• may see migration of fragment into spinal canal
      • joint diastasis (2mm or less is considered normal)
  • CT angiogram
    • indications
      • concern for Vertebral Artery injury
      • surgical planning to identify location of vertebral artery
  • MRI
    • indications
      • evaluation of soft-tissue craniocervical trauma
      • spinal cord or brain stem ischemia
    • views
      • MR angiogram may be considered with suspected vascular injury
    • findings
      • edema or fluid collection in the occipitoatlantal joint representing rupture of the occipitoatlantal joint capsule
      • edema or fluid collection consistent with avulsion injury of alar ligament from dens or occiput
Differential
  • Key differential
    • occipitocervical instability
    • atlas fractures
    • odontoid fracture
Treatment
  • Nonoperative
    • immobilization with cervical orthosis
      • incidence
        • indicated in vast majority of low energy fractures
      • indications
        • Type 1 and 2
        • Type 3 without overt instability
      • modalities
        • semi-rigid or rigid cervical collar
        • usually worn for 6 weeks
  • Operative
    • occipitocervical fusion
      • incidence
        • very rarely indicated
      • indications
        • Type 3 with overt instability
        • neural compression from displaced fracture fragment
        • associated occipital-atlantal or atlanto-axial injuries
Techniques
  • Occipitocervical fusion
    • approach
      • posterior midline incision with patient in prone position
      • Mayfield retractor used to obtain proper craniocervical alignment
        • establish preoperative O-C2 angle with lateral fluoroscopy prior to draping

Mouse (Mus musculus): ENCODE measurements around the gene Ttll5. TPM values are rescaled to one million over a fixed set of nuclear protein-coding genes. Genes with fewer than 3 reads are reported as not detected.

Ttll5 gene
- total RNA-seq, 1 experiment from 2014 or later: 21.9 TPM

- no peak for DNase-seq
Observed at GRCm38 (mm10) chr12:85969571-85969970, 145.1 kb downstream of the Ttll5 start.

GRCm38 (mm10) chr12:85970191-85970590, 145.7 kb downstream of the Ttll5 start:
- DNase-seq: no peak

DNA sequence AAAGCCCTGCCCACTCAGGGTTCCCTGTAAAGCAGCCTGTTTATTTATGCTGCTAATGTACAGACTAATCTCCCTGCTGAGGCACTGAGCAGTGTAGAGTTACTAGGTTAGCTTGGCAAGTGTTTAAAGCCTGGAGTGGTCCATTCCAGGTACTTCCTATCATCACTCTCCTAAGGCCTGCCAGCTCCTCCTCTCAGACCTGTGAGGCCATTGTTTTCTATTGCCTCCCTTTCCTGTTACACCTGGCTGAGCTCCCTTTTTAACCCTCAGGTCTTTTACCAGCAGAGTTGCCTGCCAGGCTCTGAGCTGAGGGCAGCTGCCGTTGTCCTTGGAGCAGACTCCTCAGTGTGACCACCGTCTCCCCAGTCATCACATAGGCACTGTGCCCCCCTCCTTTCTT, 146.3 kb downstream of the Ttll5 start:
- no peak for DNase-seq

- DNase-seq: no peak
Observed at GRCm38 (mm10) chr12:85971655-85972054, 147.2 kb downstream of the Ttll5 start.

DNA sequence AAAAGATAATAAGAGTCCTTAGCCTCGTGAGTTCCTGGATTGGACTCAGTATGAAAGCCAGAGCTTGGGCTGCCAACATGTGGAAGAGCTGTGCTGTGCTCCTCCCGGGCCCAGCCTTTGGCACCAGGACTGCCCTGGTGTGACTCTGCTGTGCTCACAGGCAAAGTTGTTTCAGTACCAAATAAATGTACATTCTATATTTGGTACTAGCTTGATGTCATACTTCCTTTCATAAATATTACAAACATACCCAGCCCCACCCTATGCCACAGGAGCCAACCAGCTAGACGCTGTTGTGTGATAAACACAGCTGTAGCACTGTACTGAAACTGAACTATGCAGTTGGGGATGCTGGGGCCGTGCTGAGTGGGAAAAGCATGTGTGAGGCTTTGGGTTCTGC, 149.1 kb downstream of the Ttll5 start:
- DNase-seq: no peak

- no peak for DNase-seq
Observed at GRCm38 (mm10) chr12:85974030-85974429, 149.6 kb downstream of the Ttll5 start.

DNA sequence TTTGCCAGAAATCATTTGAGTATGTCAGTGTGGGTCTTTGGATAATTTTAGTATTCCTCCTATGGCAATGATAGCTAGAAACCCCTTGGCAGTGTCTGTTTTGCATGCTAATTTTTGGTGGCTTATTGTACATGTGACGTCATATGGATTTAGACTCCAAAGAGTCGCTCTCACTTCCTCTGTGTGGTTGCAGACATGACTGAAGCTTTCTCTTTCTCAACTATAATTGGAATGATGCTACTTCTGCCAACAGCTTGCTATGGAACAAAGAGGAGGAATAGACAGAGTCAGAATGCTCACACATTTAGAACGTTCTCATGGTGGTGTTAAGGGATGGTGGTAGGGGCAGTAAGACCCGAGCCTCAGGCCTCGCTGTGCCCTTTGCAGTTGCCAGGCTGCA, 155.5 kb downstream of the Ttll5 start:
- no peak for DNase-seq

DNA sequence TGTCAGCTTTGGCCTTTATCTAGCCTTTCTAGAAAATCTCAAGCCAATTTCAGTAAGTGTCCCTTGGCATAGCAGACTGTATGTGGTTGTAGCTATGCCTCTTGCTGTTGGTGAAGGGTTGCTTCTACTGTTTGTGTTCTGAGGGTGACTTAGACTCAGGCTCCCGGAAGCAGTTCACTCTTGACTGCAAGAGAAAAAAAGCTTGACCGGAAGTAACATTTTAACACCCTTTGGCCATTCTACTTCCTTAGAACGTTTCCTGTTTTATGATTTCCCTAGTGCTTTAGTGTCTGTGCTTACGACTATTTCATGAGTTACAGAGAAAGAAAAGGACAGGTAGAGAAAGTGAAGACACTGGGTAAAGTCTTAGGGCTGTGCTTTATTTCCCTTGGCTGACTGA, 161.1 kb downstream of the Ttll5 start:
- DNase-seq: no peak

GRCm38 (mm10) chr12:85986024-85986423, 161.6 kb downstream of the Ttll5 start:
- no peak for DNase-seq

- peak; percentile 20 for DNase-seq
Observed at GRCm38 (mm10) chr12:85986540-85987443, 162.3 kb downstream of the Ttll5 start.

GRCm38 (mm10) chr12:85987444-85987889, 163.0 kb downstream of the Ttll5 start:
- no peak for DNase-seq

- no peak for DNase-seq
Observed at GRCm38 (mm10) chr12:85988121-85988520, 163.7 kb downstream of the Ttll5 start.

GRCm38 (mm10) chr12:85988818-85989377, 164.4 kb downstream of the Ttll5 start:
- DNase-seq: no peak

• deep dissection
      • if performing C1 lateral mass screw fixation work within safe zone and do not dissect above the posterior arch of C1 more than 1 cm lateral to midline to avoid injury to vertebral artery
    • instrumentation
      • length
        • posterior segmental instrumented fusion is usually performed from the occiput to C3
      • occipital
        • occipital plates usually allow for 3 or 4 total screws with adjustable rod holders
        • occipital screws
          • usually unicortical to avoid injury to venous sinus
            • major dural venous sinuses are located just below the external occipital protuberance and are at risk of penetrative injury
            • some institutions prefer bicortical screws but they come at increase risk
          • occipital screw safe zone
            • the safe zone for occipital screws is located within an area measuring 2 cm lateral and 1 cm inferior to the external occipital protuberance along the superior nuchal line  
      • C1 lateral mass screws
        •  often skipped due to angle at base of skull making it more difficult to place a rod
        • may choose a unilateral screw to provide some rotational stability to C1 ring
      • C2 fixation
        • pars, pedicle screws, transarticular, or translaminar screws all options
      • C3 fixation
        • standard lateral mass screws aimed cephalad and lateral to avoid vertebral artery
    • arthrodesis
      • perform decortication of occiput, posterior arch of C1, and lamina of C2
      • may require autogeneous bone grafting or bone allograft
    • postoperative immobilization
      • patients frequently immobilized in halo or hard cervical orthosis for 6-12 weeks to obtain fusion
Complications
  • Nonoperative
    • neck pain & stiffness
  • Operative
    • intracranial venous sinus injury (occipital screws)
    • vertebral artery injury (C1 lateral mass screws)
    • adjacent segment disease
    • neck pain & stiffness